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Jewish World Review June 29, 2000/26 Sivan, 5760

Suzanne Fields

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Consumer Reports

Here comes 'something old' -- A SECOND MARRIAGE, in Dr. Johnson's famous formulation, is the triumph of hope over experience. Skeptical, if not cynical to be sure, but not without the doctor's usual genius of insight.

Many men and women in my circle of friends who were divorced when that was the thing to do are still mired in single bliss. When, trying to be helpful, I search for prospective mates for them I invariably come up with a prospect with the qualities eerily similar to those of the discarded first spouse. If these friends should bump into their divorced exes for the first time they would probably marry each other.

So what happened? Nobody on the outside can ever know for sure how any couple winds up in Splitsville, but for their friends, speculating on the route they took is always irresistible.

The pressures of the modern culture are often irresistible, too. Feminism, freedom and independence become more important than interdependence, building for a future, or growing old together.

The rituals of the time just past reflected the change. Hip couples of the 60s and just after often wrote their own vows, sentimental musings that had none of the resonance of the stately language their parents and grandparents heard in the echoes of the King James version of the Bible, the Book of Common Prayer, or the ancient Hebraic cadences of religious tradition. Mantras replaced prayer. Many couples chose gardens of wildflowers, forests, mountain tops, and beaches (for bare feet) rather than the magisterial setting of church or synagogues for the tying of the connubial knot.

Wedding music no longer reflected the traditional sentiments of ``I love you truly,'' or ``Because.'' Instead, wedding guests heard the pop emoting of Carol King, Joan Baez or Simon and Garfunkel.

Summer weddings are back, as the hundreds of pages of brides' magazines attest, and with the return of tradition and custom is the return of ancient cultural attitudes toward matrimony: Couples are determined once more to make marriage last.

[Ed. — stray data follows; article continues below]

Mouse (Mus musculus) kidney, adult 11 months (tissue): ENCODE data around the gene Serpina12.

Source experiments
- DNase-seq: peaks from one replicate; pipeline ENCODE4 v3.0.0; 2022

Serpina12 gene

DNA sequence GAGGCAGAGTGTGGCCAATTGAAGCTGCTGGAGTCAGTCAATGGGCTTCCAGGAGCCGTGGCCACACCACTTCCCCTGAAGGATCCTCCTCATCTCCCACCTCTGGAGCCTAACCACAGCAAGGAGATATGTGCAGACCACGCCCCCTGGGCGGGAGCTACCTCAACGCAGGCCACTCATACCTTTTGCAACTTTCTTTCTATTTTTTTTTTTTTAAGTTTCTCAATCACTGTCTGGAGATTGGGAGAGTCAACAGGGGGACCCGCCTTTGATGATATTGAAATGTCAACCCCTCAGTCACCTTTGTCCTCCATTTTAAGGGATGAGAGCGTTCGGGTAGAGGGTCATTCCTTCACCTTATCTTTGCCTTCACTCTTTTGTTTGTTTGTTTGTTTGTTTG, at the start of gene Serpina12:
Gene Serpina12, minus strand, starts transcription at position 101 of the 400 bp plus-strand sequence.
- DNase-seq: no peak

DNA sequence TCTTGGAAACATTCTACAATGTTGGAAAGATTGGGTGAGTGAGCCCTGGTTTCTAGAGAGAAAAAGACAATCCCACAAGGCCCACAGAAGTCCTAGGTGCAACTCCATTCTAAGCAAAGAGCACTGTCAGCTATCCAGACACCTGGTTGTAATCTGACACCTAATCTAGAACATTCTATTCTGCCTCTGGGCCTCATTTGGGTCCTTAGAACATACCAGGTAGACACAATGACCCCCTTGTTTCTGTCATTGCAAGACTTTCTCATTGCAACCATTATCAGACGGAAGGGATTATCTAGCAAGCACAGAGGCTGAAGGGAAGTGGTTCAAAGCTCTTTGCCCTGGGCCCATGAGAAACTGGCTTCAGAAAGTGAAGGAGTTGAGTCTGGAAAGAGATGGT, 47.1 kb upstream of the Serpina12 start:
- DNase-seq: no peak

Over a hundred scholars, religious and otherwise, are meeting this month in Denver (June 29) where, they say, ``a broad-based bipartisan marriage movement is about to be born.'' This sentiment catches the crest of changing attitudes. These defenders of matrimony pledge to work ``to turn the tide on marriage and reduce divorce and unmarried childbearing, so that each year more children will grow up protected by their own two happily married parents.''

The meeting is sponsored by three groups: the Coalition for Marriage, Family and Couples Education; the Institute for American Values, and the Religion, Culture, and Family Project at the University of Chicago Divinity School. (There's even a Web site,

Together they propose ways to strengthen marriage, drawing on research from a variety of fields including law, political science, psychology and theology which testify to what works (and what doesn't), both before and after a couple says ``I do.'' They're tapping into what we've learned the hard way, that the decline of marriage weakens civil society and hurts the most vulnerable among us, the children.

We've come a long way from the sentiment of the 1967 movie ``The Graduate,'' that caught the cynicism of a generation disdainful of tradition, that looked at marriage as something that had to be wild, spontaneous and rebellious -- and probably transitory. The climactic scene takes place in a fashionable Presbyterian church where the bride is about to marry an upright (read uptight) doctor she doesn't love or even know well. Just before bride and groom take their vows, Dustin Hoffman, who looks like he's been sleeping in his clothes, swoops into the church, shouts his objections to the marriage and carries the lady off for himself. She doesn't love him or know him well, either.

The audience is clearly on the side of the impetuous couple and laughs at the satire, even though it's clear to one and all that their future will be no permanent laughing matter.